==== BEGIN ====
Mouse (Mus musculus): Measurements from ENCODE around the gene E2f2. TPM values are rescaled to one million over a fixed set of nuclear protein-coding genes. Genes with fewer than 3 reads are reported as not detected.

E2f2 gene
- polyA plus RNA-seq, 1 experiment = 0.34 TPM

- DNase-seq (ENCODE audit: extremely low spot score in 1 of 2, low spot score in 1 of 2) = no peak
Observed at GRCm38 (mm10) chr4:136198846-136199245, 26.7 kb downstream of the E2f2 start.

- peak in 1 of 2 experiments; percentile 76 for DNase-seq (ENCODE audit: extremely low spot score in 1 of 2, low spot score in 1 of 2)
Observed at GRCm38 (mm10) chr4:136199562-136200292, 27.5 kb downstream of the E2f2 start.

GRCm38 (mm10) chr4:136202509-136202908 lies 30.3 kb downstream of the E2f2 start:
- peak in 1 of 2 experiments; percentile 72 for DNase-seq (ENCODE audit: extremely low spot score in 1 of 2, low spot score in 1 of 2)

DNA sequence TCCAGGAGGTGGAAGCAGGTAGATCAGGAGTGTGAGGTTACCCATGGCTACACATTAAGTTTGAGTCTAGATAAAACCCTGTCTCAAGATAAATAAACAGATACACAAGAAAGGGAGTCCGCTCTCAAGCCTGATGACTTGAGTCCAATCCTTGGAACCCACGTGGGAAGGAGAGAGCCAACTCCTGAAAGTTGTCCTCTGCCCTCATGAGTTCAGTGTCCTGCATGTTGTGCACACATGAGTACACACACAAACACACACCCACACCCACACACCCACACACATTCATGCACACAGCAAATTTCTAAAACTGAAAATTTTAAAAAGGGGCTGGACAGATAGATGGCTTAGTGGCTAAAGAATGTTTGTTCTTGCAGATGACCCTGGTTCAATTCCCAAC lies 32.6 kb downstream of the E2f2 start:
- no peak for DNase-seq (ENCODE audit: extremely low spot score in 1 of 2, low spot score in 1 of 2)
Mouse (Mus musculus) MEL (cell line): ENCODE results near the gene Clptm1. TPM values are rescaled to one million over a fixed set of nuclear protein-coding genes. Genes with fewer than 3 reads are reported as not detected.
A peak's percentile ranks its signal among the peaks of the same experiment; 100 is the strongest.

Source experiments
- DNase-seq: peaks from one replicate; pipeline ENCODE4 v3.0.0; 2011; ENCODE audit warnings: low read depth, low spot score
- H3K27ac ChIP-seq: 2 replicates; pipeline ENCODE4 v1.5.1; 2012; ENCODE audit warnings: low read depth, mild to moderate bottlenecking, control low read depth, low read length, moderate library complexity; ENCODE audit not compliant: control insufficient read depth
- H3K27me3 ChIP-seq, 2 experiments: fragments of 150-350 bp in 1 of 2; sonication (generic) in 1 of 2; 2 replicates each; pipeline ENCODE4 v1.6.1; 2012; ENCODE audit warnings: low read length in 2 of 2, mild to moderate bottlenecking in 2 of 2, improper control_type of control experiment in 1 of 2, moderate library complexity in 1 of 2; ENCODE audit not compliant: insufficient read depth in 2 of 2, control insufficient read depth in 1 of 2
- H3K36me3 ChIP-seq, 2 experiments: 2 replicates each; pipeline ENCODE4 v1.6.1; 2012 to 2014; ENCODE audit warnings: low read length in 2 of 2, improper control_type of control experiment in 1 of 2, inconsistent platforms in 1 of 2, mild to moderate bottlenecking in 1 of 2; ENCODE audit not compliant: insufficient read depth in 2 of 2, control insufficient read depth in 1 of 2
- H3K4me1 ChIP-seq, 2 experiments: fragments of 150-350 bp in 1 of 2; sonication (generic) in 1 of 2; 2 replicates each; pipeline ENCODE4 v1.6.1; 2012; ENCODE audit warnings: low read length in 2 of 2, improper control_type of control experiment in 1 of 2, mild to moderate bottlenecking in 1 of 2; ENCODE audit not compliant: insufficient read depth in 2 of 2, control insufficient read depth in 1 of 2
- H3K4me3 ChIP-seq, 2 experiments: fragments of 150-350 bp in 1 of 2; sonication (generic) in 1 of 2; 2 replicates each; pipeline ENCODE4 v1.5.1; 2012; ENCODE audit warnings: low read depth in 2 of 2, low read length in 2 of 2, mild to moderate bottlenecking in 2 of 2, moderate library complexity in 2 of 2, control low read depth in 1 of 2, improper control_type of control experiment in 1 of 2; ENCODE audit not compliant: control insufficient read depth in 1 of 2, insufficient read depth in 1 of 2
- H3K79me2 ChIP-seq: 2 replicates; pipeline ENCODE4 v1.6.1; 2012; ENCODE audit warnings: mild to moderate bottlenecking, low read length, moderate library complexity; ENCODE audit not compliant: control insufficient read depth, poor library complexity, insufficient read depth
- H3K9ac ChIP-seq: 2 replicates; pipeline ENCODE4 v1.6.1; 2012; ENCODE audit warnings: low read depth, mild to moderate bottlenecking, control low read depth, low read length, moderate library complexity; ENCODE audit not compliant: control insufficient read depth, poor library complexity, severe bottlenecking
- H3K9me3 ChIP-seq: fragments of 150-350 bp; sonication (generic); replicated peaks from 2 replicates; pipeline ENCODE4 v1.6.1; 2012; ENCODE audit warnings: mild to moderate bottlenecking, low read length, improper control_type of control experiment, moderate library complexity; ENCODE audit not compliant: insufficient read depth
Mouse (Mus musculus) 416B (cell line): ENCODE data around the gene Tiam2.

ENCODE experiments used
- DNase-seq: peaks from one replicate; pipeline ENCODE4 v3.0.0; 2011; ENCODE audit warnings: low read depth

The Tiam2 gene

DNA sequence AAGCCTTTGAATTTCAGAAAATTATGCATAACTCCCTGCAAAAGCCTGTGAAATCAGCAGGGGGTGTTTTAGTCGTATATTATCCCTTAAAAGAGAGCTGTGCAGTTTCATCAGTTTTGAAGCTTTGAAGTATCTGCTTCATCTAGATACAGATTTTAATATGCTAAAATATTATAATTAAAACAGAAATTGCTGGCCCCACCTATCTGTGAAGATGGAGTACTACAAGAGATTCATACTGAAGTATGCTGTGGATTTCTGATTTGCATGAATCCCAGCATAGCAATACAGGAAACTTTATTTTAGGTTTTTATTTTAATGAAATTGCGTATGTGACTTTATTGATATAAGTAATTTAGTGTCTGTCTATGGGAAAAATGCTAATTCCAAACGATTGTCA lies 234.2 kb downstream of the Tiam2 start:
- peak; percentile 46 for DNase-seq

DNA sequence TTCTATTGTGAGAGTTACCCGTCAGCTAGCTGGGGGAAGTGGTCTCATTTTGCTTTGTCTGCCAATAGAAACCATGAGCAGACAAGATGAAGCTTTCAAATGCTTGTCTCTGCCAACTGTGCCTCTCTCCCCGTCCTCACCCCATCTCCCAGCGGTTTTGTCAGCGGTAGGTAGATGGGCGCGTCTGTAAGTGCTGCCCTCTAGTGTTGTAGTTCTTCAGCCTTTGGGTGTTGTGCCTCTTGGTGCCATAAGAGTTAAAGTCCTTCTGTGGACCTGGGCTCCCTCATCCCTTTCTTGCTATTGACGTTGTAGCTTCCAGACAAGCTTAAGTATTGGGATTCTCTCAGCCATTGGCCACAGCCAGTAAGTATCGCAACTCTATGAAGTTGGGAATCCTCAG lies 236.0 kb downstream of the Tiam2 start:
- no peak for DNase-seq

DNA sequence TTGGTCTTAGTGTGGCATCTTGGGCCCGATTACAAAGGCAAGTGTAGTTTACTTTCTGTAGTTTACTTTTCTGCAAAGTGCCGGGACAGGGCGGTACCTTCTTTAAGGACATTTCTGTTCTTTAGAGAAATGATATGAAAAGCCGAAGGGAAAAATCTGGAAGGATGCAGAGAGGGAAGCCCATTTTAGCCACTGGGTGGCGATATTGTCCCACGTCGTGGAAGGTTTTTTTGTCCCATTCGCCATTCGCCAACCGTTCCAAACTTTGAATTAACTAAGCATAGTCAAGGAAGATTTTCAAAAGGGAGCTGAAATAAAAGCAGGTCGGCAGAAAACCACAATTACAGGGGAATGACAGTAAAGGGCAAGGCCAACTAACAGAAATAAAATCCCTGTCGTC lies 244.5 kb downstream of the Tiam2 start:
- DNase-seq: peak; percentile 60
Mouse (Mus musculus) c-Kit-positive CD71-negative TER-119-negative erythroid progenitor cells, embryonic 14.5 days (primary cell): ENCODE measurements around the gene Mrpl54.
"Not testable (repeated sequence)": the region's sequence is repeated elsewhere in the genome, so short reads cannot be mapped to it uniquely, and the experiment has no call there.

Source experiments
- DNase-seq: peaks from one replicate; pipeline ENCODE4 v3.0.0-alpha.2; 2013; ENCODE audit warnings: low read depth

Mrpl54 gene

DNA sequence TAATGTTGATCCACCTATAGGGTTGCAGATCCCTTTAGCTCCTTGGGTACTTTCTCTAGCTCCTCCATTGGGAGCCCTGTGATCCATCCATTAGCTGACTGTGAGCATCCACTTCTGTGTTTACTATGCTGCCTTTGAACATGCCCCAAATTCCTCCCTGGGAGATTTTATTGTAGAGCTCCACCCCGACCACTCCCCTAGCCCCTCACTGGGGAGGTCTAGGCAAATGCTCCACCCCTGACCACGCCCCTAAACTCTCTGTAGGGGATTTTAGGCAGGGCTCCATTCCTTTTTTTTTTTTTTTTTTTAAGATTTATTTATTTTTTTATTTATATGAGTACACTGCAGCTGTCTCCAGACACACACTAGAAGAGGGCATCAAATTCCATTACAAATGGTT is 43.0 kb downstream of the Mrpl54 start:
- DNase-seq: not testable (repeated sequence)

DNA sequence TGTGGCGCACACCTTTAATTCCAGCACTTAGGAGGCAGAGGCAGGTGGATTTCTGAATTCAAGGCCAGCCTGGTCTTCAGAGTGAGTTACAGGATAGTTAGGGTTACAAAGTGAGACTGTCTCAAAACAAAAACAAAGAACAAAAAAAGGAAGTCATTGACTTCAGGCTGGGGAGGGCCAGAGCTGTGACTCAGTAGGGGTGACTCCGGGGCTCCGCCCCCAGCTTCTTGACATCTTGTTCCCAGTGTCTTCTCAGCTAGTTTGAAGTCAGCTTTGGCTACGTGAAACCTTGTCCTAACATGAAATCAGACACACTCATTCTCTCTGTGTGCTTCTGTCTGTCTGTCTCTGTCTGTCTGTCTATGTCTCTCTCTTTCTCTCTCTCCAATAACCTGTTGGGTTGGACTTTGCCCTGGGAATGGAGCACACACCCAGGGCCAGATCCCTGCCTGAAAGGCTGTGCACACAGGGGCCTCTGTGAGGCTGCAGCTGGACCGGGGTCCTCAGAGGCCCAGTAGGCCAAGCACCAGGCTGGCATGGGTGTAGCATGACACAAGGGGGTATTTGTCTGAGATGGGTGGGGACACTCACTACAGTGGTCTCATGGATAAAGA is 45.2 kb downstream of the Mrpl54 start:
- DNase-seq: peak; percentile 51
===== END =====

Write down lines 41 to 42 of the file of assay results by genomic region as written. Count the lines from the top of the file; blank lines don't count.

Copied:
DNA sequence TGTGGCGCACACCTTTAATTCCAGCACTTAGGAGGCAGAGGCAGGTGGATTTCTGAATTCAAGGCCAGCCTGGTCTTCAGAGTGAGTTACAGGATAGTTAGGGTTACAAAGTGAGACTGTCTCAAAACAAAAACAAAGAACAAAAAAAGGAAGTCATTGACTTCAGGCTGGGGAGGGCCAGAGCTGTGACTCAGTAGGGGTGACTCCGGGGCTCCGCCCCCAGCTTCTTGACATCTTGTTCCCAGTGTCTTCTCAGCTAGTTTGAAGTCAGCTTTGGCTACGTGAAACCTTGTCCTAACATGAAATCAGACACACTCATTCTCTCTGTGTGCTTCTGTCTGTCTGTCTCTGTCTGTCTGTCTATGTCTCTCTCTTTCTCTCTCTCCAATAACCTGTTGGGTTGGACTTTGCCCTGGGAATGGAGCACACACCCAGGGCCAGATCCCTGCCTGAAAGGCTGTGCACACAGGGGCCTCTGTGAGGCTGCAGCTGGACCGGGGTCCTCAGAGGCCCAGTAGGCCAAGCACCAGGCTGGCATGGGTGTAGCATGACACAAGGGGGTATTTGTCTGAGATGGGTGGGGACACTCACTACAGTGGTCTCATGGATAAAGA is 45.2 kb downstream of the Mrpl54 start:
- DNase-seq: peak; percentile 51